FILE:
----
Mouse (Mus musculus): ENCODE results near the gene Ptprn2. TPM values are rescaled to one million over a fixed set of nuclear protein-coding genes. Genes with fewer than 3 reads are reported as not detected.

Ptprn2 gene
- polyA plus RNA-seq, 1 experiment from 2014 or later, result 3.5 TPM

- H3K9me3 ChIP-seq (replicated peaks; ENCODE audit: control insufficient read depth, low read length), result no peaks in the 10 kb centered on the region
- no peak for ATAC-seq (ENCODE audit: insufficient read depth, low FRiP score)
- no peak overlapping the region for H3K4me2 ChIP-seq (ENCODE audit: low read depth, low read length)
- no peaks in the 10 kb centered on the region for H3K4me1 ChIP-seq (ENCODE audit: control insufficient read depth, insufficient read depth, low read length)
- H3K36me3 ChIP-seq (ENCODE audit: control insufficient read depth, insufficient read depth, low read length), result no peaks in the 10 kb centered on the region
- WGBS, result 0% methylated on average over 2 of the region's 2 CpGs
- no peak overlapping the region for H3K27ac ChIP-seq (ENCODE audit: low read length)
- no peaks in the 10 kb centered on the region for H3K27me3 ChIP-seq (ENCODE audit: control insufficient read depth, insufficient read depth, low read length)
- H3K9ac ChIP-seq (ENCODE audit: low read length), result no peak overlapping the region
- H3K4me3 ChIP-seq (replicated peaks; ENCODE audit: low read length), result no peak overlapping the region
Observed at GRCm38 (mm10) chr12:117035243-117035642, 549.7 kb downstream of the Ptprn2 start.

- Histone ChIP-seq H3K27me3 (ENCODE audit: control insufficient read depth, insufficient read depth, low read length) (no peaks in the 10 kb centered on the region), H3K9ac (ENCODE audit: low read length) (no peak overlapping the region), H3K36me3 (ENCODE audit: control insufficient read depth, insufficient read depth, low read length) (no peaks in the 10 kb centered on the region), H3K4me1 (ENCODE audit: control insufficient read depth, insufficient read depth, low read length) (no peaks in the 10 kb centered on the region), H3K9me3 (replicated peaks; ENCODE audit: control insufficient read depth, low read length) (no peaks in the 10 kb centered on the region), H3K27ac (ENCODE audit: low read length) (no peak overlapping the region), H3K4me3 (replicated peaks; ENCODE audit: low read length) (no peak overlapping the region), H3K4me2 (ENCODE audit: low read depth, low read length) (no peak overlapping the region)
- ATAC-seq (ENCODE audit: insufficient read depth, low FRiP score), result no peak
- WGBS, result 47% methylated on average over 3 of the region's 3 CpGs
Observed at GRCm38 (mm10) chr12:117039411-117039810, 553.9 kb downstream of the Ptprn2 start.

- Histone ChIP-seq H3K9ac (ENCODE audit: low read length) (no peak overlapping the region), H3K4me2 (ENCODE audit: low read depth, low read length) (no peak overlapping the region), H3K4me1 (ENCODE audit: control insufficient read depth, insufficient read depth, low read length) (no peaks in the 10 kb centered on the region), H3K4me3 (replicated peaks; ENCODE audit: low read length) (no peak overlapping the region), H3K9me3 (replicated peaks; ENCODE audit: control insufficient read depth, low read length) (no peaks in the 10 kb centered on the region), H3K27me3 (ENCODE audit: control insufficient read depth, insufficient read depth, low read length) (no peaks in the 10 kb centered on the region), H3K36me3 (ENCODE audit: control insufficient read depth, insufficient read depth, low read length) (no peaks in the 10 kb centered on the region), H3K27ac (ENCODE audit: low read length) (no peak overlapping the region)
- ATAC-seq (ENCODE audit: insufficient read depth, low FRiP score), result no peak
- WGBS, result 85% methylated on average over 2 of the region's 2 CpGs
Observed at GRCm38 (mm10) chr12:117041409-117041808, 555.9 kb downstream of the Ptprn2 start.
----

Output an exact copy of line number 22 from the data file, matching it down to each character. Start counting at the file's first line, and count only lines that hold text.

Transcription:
Observed at GRCm38 (mm10) chr12:117041409-117041808, 555.9 kb downstream of the Ptprn2 start.